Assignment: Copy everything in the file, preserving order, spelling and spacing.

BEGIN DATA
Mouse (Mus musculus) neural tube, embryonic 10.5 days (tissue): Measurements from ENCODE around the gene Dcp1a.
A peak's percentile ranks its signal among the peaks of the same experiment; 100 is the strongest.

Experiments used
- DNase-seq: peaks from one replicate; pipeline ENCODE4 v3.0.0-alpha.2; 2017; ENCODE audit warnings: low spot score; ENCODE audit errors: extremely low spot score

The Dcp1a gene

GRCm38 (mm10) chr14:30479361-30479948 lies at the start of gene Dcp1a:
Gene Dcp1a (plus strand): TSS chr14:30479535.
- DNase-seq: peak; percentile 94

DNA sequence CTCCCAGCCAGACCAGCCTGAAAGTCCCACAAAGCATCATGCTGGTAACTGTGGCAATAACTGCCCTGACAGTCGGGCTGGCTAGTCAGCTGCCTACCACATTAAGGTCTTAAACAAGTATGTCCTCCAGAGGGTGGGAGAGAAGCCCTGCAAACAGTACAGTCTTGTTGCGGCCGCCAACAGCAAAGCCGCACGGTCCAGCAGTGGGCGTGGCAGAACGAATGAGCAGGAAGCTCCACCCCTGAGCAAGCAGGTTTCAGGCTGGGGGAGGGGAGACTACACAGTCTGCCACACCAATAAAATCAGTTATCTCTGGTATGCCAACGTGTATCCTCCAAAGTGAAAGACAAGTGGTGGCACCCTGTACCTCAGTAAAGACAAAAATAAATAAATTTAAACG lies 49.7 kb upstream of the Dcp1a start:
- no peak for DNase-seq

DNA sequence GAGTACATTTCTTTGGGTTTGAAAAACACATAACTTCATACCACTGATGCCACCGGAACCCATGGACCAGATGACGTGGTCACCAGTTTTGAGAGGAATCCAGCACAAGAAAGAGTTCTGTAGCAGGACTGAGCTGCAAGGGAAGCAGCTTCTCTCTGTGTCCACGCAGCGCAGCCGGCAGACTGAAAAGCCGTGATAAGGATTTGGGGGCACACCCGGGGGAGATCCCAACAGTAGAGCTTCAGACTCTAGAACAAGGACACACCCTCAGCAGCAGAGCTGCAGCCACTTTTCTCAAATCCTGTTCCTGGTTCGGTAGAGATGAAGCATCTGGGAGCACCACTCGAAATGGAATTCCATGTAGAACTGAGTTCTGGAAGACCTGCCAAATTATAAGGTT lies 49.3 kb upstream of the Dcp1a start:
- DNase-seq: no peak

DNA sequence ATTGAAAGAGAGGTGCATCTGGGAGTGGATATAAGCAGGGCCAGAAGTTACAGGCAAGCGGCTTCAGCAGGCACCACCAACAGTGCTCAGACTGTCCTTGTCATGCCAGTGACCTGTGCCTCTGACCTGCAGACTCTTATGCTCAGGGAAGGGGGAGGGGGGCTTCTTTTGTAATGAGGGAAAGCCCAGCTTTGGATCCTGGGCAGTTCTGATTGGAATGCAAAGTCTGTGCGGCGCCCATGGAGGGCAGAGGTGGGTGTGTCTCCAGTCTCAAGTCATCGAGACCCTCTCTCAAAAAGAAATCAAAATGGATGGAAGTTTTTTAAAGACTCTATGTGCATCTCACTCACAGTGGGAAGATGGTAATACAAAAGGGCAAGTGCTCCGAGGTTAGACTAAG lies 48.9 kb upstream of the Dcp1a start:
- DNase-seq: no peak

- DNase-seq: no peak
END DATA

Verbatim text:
Mouse (Mus musculus) neural tube, embryonic 10.5 days (tissue): Measurements from ENCODE around the gene Dcp1a.
A peak's percentile ranks its signal among the peaks of the same experiment; 100 is the strongest.

Experiments used
- DNase-seq: peaks from one replicate; pipeline ENCODE4 v3.0.0-alpha.2; 2017; ENCODE audit warnings: low spot score; ENCODE audit errors: extremely low spot score

The Dcp1a gene

GRCm38 (mm10) chr14:30479361-30479948 lies at the start of gene Dcp1a:
Gene Dcp1a (plus strand): TSS chr14:30479535.
- DNase-seq: peak; percentile 94

DNA sequence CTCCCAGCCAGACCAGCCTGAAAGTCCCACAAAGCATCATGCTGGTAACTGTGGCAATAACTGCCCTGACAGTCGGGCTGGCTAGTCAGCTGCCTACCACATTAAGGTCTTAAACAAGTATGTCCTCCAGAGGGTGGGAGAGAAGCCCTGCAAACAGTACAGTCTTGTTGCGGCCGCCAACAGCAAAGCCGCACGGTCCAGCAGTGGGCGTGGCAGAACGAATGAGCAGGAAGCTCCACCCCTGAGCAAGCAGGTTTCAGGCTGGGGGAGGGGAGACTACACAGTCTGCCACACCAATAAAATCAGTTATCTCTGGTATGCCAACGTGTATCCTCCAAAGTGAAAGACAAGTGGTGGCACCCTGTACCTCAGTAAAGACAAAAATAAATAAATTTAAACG lies 49.7 kb upstream of the Dcp1a start:
- no peak for DNase-seq

DNA sequence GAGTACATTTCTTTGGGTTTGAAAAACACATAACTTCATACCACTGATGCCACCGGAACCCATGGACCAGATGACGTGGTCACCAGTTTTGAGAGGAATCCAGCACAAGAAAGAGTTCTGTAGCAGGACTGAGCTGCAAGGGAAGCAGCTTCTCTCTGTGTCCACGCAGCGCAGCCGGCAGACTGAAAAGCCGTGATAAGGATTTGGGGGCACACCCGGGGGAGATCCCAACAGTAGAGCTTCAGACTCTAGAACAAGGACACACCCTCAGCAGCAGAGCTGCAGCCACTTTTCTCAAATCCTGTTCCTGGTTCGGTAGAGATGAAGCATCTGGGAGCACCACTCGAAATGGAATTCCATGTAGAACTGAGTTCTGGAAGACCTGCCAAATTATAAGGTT lies 49.3 kb upstream of the Dcp1a start:
- DNase-seq: no peak

DNA sequence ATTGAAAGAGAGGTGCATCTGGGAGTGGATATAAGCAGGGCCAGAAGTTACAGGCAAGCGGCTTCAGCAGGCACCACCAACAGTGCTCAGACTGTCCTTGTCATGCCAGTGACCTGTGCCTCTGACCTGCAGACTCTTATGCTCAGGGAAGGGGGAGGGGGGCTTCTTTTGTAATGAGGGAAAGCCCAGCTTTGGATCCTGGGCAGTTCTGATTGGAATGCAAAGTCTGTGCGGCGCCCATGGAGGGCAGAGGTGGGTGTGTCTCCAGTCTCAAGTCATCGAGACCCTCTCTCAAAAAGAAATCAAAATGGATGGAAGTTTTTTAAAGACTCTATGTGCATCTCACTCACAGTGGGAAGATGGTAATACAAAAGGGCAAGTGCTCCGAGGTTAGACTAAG lies 48.9 kb upstream of the Dcp1a start:
- DNase-seq: no peak

- DNase-seq: no peak